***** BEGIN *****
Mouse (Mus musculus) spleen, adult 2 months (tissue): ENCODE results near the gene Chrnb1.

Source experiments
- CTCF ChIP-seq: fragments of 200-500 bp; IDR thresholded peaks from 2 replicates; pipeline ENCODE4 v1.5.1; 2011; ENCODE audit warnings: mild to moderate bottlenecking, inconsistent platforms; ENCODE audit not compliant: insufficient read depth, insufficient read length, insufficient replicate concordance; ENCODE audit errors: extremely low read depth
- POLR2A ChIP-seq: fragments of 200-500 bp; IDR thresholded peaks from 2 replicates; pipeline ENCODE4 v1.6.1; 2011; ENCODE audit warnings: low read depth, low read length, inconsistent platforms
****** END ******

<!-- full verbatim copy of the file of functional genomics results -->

Mouse (Mus musculus) spleen, adult 2 months (tissue): ENCODE results near the gene Chrnb1.

Source experiments
- CTCF ChIP-seq: fragments of 200-500 bp; IDR thresholded peaks from 2 replicates; pipeline ENCODE4 v1.5.1; 2011; ENCODE audit warnings: mild to moderate bottlenecking, inconsistent platforms; ENCODE audit not compliant: insufficient read depth, insufficient read length, insufficient replicate concordance; ENCODE audit errors: extremely low read depth
- POLR2A ChIP-seq: fragments of 200-500 bp; IDR thresholded peaks from 2 replicates; pipeline ENCODE4 v1.6.1; 2011; ENCODE audit warnings: low read depth, low read length, inconsistent platforms